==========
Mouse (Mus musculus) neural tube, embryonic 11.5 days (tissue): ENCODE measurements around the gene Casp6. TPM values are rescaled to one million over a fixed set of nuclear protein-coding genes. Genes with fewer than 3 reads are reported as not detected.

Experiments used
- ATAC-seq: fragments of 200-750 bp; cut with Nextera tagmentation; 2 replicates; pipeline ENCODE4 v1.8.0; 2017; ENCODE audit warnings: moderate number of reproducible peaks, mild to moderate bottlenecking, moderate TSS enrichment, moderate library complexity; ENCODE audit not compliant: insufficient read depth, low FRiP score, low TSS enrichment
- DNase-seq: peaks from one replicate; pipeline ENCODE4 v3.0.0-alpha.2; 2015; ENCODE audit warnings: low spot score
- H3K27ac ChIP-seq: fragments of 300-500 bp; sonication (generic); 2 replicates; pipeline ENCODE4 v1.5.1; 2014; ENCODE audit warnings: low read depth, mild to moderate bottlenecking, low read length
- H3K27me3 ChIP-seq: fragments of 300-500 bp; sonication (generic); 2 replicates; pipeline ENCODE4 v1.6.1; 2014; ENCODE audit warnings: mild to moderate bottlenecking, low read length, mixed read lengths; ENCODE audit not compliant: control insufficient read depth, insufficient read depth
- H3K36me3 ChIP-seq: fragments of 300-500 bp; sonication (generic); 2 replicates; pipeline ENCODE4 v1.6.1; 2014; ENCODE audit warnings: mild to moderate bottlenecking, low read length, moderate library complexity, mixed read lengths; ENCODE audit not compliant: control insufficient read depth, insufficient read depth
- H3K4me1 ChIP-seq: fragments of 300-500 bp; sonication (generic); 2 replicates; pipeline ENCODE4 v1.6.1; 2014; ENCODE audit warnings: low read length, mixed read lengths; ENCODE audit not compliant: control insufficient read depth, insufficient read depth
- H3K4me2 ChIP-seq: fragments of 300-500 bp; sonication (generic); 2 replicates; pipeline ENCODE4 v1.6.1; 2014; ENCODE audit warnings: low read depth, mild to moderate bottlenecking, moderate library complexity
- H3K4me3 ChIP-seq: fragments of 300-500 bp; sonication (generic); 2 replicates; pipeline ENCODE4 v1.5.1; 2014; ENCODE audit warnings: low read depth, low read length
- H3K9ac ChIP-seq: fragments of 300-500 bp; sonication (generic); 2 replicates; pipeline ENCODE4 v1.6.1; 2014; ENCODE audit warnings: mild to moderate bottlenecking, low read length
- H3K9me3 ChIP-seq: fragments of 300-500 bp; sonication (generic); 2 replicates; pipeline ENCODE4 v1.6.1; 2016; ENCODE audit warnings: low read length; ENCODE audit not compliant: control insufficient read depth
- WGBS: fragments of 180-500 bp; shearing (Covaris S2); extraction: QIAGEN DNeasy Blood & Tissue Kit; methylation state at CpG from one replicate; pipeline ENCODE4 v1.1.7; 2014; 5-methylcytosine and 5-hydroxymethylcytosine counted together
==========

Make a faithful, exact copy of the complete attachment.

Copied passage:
Mouse (Mus musculus) neural tube, embryonic 11.5 days (tissue): ENCODE measurements around the gene Casp6. TPM values are rescaled to one million over a fixed set of nuclear protein-coding genes. Genes with fewer than 3 reads are reported as not detected.

Experiments used
- ATAC-seq: fragments of 200-750 bp; cut with Nextera tagmentation; 2 replicates; pipeline ENCODE4 v1.8.0; 2017; ENCODE audit warnings: moderate number of reproducible peaks, mild to moderate bottlenecking, moderate TSS enrichment, moderate library complexity; ENCODE audit not compliant: insufficient read depth, low FRiP score, low TSS enrichment
- DNase-seq: peaks from one replicate; pipeline ENCODE4 v3.0.0-alpha.2; 2015; ENCODE audit warnings: low spot score
- H3K27ac ChIP-seq: fragments of 300-500 bp; sonication (generic); 2 replicates; pipeline ENCODE4 v1.5.1; 2014; ENCODE audit warnings: low read depth, mild to moderate bottlenecking, low read length
- H3K27me3 ChIP-seq: fragments of 300-500 bp; sonication (generic); 2 replicates; pipeline ENCODE4 v1.6.1; 2014; ENCODE audit warnings: mild to moderate bottlenecking, low read length, mixed read lengths; ENCODE audit not compliant: control insufficient read depth, insufficient read depth
- H3K36me3 ChIP-seq: fragments of 300-500 bp; sonication (generic); 2 replicates; pipeline ENCODE4 v1.6.1; 2014; ENCODE audit warnings: mild to moderate bottlenecking, low read length, moderate library complexity, mixed read lengths; ENCODE audit not compliant: control insufficient read depth, insufficient read depth
- H3K4me1 ChIP-seq: fragments of 300-500 bp; sonication (generic); 2 replicates; pipeline ENCODE4 v1.6.1; 2014; ENCODE audit warnings: low read length, mixed read lengths; ENCODE audit not compliant: control insufficient read depth, insufficient read depth
- H3K4me2 ChIP-seq: fragments of 300-500 bp; sonication (generic); 2 replicates; pipeline ENCODE4 v1.6.1; 2014; ENCODE audit warnings: low read depth, mild to moderate bottlenecking, moderate library complexity
- H3K4me3 ChIP-seq: fragments of 300-500 bp; sonication (generic); 2 replicates; pipeline ENCODE4 v1.5.1; 2014; ENCODE audit warnings: low read depth, low read length
- H3K9ac ChIP-seq: fragments of 300-500 bp; sonication (generic); 2 replicates; pipeline ENCODE4 v1.6.1; 2014; ENCODE audit warnings: mild to moderate bottlenecking, low read length
- H3K9me3 ChIP-seq: fragments of 300-500 bp; sonication (generic); 2 replicates; pipeline ENCODE4 v1.6.1; 2016; ENCODE audit warnings: low read length; ENCODE audit not compliant: control insufficient read depth
- WGBS: fragments of 180-500 bp; shearing (Covaris S2); extraction: QIAGEN DNeasy Blood & Tissue Kit; methylation state at CpG from one replicate; pipeline ENCODE4 v1.1.7; 2014; 5-methylcytosine and 5-hydroxymethylcytosine counted together